Orbital Decay is a one-shot space horror scenario generator. It was the first 2400 game to include a map, four broad skillsets, stress rules, and guidelines for creating and running scary monsters. Get it as part of the entire 2400 collection on Itch.io, and on its own and in the 2400 bundle on DriveThruRPG.
I suspect it’s obvious that Orbital Decay was inspired by Mothership and Alien, but just to be transparent: I wrote this game to run Mothership adventures, and I was totally shameless about it.
The setup for Orbital Decay — being marooned in space and needing to explore to fix your jump drive? Stole it from Dead Planet.
That little bit on the back page, where it says, “If they leave without dealing with the creature, it — or other consequences — will follow”? Ripped it off directly from The Haunting of Ypsilon 14.
Just shameless. Go buy some Mothership adventures so I feel less guilty. They’re really good. I’m especially fond of Dead Planet (which I’ve run with 2400 and Mothership rules) and A Pound of Flesh (which I’ve played with Offworlders). And you should absolutely just crib the hacking rules from their Hacker’s Handbook if you want something more in-depth for Inner System Blues, Resistors, or others.
I get why other people like the Mothership rules, but they (or at least their earlier, pre-Kickstarter version) didn’t really hit the spot for me. I hear that the newer version addresses my biggest complaint — too many rolls and too much whiffing in combat — but still, I wanted something even more lightweight. And I don’t like rolling two d10’s for resolution, or four d10’s when you have an advantage. I’m a picky pain in the butt that way, and I don’t blame Mothership for it.
As I mentioned in passing here long ago, the most immediate precursor to 2400 was a minimalist Knave hack for Mothership adventures I called Dropship. It was so unimpressive that I never shared it online (which is good, because now that name is being used for a much better minimalist Mothership hack). I shifted my attention to designing a different kind of system — 2400 — but I felt like I needed to establish some other sci-fi keystones before I could get back to Mothership-style horror.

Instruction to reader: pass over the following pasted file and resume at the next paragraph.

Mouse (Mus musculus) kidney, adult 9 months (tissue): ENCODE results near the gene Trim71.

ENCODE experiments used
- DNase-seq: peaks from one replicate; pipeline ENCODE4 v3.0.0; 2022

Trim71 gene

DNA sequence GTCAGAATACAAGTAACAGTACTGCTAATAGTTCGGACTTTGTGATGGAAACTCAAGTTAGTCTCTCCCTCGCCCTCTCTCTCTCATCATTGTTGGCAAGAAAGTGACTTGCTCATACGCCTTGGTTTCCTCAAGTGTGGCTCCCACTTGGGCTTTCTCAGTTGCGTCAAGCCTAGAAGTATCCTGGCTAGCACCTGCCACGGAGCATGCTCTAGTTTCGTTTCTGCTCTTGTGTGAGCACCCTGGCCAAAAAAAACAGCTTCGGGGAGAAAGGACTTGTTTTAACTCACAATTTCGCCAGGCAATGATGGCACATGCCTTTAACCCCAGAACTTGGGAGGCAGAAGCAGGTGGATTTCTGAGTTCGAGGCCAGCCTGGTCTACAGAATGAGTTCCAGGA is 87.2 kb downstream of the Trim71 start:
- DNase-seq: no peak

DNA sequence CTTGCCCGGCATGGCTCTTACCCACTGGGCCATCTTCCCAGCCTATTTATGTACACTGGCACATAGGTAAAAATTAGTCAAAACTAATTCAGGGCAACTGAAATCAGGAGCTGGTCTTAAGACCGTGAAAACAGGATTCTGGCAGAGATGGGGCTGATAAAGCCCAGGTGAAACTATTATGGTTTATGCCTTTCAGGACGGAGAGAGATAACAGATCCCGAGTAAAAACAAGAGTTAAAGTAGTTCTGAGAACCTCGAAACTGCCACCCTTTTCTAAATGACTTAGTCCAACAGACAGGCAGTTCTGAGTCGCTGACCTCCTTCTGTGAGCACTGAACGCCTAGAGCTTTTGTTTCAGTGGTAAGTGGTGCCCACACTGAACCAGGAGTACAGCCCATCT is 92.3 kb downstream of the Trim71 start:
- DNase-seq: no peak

Hacking the skill list
While Mothership has a very extensive and granular skill list, it also influenced the shorter list of skillsets in Orbital Decay. I expected to use this game mostly for one-shots, so I wanted character creation to go very, very quickly. And so, to discourage over-analysis during character creation I collapsed everything into four skills — three of which designed around the Mothership classes.
Other 2400 games with broad skillsets tend to split up combat into Strength and Speed; Orbital Decay bundles all combat into a single Security skillset to reflect the Marine class in Mothership, and to make sure people who get anxious about combat know exactly what to take if they want to reduce their likelihood of dying in an admittedly deadly module.
And while other 2400 games collapse technical skills into Tech, Reason, or Logic, Orbital Decay splits them into Science (reflecting Scientist class) and Maintenance (reflecting the Teamster class, which makes clear you’ll be good at physical labor, like prying things open with crowbars). This makes it more likely you’ll get at least one player capable capable of fixing your ship for this particular scenario, and you don’t necessarily have to be trained in combat to face physical challenges.
The fourth skillset is Command — a social skill. It has lower utility in this specific scenario, as you’re unlikely to encounter many people who actually want to talk, but I didn’t want players to feel unable to socialize if they keep playing after this scenario. To try to make Command more obviously useful here, though, I explicitly said that you can use it for “inspiration.” Using the help rule, that means you can roll your Command die to benefit pretty much any roll by any teammate by giving advice, watching their back, or cheering them on. I hope that makes it much more useful — and I hope I didn’t imply that too subtly.
All of that said, in retrospect, I think the more granular approach to skills would probably work even better in Orbital Decay — it would lead to more frequent disasters, befitting a horror scenario. If you want to run Orbital Decay that way, I’d recommend picking two skills from the ones alluded to in the broader skillsets, assigning d10 to one and d8 to the other (e.g., a character in a Maintenance role might take d10 in Labor and d8 in Repair).
I’ve read a lot of different takes on “how to do horror in RPGs.” I think there’s more than one fair answer. Some options include…
Creepy fictional elements like people, places, and situations that are unnerving, out of place, and/or unexplained, like in Dead Space and Prey. (A child’s birthday party looks light and fun until you put it in an abandoned space station where everybody else you’ve encountered is a corpse.)
Inducing dread through procedures or rituals, like pulling Jenga blocks in Dread and snuffing out candles in Ten Candles.